Melin Tregwynt

Melin Tregwynt – Employee Ownership Case Study


Melin Tregwynt, the iconic woollen mill and shop, has transitioned to an Employee Ownership Trust after its current owners Eifion and Amanda Griffiths handed over the reins to 42 employees of the company. Melin Tregwynt was supported in its transition by Social Business Wales, which is delivered by Cwmpas.


The mill was founded by Eifion’s grandfather in 1912 who bought a small Pembrokeshire textile mill, which has since developed into a thriving company weaving woollen blankets, bedspreads, fabrics and much more.

Alongside its own stock ranges, the company specialise in short runs and exclusive designs for hotels, designers and specifiers and, over the years, has worked with companies as diverse as John Lewis, Heals, Liberty’s, Muji, Margaret Howell, Comme des Garcons and the BBC, who have all commissioned exclusive ranges.

Its blankets and throws have been designed both for the Celebrity Big Brother house and the Apprentice, and it has also worked on collaborative projects with the Tate Gallery, the Victoria & Albert Museum, National Theatre Wales and the Community Foundation in Wales.

In 2008, the team successfully wove the largest recorded picnic blanket in the world. This 40 x 45 metre blanket is still in the Guinness Book of Records.

Employee involvement formula

In April 2022 the business formally handed over the ownership of the business to its 42 employees via a trust, giving them all a stake in the future of the business. This will preserve traditional skills and the knowledge gathered over a century or more, since the company was founded.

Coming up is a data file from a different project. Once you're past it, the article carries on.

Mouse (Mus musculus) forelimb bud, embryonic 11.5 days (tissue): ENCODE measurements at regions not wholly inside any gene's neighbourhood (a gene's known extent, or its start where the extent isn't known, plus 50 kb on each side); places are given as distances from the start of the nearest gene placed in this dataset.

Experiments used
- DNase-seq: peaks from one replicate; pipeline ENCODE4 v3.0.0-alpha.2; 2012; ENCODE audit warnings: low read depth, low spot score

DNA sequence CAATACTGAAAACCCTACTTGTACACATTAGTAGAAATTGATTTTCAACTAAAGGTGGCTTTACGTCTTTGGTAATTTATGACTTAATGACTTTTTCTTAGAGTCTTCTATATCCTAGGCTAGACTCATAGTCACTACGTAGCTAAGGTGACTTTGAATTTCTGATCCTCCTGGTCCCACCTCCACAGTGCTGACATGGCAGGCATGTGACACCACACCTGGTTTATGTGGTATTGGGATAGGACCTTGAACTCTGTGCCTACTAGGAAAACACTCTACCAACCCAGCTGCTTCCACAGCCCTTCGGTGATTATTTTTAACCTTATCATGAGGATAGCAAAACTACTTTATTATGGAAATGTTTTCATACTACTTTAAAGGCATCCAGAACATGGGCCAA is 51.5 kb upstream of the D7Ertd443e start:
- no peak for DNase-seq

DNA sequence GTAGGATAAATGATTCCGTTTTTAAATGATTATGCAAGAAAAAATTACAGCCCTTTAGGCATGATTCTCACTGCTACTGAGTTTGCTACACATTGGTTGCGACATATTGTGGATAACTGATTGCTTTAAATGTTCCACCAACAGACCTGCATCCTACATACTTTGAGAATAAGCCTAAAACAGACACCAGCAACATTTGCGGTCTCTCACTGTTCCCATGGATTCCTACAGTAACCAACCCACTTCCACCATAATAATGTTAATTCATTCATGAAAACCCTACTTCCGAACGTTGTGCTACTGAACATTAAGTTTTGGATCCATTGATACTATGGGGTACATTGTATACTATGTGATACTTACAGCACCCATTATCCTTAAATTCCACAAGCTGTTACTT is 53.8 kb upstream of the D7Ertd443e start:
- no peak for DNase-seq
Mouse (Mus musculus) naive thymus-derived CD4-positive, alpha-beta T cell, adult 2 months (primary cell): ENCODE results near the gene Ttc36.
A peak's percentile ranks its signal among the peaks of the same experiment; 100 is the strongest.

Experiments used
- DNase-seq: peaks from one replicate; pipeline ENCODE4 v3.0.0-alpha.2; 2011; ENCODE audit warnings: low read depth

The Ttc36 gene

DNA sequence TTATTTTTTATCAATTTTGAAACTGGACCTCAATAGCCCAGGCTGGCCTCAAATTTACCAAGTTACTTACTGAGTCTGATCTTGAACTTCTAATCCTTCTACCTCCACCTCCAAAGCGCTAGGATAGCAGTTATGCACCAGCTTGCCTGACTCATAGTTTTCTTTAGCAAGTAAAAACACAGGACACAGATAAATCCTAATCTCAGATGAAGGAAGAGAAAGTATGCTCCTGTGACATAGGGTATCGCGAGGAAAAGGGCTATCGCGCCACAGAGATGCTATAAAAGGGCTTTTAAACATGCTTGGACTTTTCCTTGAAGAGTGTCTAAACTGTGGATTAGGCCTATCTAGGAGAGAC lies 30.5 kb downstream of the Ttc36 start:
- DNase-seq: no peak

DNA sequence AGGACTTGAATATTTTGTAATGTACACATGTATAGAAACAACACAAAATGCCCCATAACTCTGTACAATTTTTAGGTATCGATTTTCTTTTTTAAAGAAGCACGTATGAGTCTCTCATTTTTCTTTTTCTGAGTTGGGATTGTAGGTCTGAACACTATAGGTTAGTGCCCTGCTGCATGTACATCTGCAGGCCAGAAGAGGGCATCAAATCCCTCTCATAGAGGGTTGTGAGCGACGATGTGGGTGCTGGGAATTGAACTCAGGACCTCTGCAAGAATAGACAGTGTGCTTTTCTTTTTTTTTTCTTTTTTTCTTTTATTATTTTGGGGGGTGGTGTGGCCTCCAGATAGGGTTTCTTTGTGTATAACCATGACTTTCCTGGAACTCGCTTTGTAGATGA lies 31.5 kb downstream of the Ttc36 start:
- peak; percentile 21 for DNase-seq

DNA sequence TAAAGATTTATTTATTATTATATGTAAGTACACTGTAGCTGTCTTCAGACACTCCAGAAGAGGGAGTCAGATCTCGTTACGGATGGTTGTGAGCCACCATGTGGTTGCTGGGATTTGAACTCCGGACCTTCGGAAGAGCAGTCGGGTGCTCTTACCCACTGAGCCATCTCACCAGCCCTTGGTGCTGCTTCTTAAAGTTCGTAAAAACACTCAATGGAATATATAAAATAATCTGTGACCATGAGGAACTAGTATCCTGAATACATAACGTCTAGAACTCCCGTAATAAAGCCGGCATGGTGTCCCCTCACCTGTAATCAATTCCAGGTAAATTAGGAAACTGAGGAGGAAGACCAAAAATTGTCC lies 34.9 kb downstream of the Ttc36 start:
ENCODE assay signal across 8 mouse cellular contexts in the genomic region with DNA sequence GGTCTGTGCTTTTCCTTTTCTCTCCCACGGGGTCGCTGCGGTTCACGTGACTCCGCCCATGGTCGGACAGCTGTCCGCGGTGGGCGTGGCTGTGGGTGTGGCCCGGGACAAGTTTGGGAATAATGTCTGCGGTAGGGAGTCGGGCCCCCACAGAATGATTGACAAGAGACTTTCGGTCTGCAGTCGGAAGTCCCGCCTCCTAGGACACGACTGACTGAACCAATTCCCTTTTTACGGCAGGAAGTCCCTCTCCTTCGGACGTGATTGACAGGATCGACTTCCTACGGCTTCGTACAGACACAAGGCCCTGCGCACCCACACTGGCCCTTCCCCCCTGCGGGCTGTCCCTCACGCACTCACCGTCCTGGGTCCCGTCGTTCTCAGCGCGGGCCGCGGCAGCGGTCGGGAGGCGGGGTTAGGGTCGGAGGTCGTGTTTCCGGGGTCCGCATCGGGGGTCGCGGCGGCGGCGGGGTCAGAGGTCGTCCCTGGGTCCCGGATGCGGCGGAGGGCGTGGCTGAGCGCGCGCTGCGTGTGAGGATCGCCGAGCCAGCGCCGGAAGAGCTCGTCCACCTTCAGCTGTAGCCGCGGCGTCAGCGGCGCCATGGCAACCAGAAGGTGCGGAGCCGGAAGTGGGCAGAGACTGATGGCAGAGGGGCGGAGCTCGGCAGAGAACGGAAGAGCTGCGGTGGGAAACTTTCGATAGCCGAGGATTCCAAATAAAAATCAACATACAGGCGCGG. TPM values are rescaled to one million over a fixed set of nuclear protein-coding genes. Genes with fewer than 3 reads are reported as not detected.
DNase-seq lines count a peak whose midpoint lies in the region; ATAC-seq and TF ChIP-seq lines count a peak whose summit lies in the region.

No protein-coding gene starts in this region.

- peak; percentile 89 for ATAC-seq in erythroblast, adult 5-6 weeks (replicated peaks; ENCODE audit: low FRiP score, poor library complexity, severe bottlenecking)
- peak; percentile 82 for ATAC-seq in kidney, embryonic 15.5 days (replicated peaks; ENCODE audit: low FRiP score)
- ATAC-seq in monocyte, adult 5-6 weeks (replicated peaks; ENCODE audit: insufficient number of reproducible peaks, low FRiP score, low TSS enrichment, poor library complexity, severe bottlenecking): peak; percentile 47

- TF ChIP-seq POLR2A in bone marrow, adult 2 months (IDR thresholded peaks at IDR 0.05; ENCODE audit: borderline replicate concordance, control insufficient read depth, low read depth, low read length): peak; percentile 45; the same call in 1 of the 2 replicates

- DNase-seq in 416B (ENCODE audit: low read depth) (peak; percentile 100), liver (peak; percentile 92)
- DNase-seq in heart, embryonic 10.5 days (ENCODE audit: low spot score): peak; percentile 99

Eifion and Amanda will remain in the business on a part time basis, and Eifion explained the reasons for the transition to employee ownership: “Amanda and I inherited the business and have grown it substantially over the last 35 years but now we want to take a step back.

It was important for us that Melin Tregwynt remained a viable business and part of its local community, and employee ownership provided the perfect solution for us.

“We will guide the new management board through the transition, but most importantly the 42 strong workforce will keep their jobs and skills and knowledge will be remain here and be kept alive.”

Eifion added: “We are still very much a family business – just not in blood, but in ethos, belief and tradition. Many employees have worked here for decades, and we even had three generations of one family as part of our team. I am proud to be passing on the company to the new employee board who I know will take the business to new levels of growth.

Louise Clarke, who is the Retail Manager at Melin Tregwynt and now a member of the Trust that has acquired the business, said: “We are proud to be taking over this business and to have Eifion and Amanda here to help as we as take our first steps is great.

Melin Tregwynt has such a strong base here in West Wales it would have been a tragedy to see it bought out by another company and possibly changed forever, so we are honoured that the Griffiths family has chosen to trust us as employees with their family business. I can’t wait to see what the future holds for us at Melin Tregwynt.

Description of the process

Melin Tregwynt was supported in its transition to Employee Ownership by the Employee Ownership Wales team at Social Business Wales, which is delivered by Cwmpas. Cwmpas’ team was the company’s first point of contact and project managed the process from beginning to end.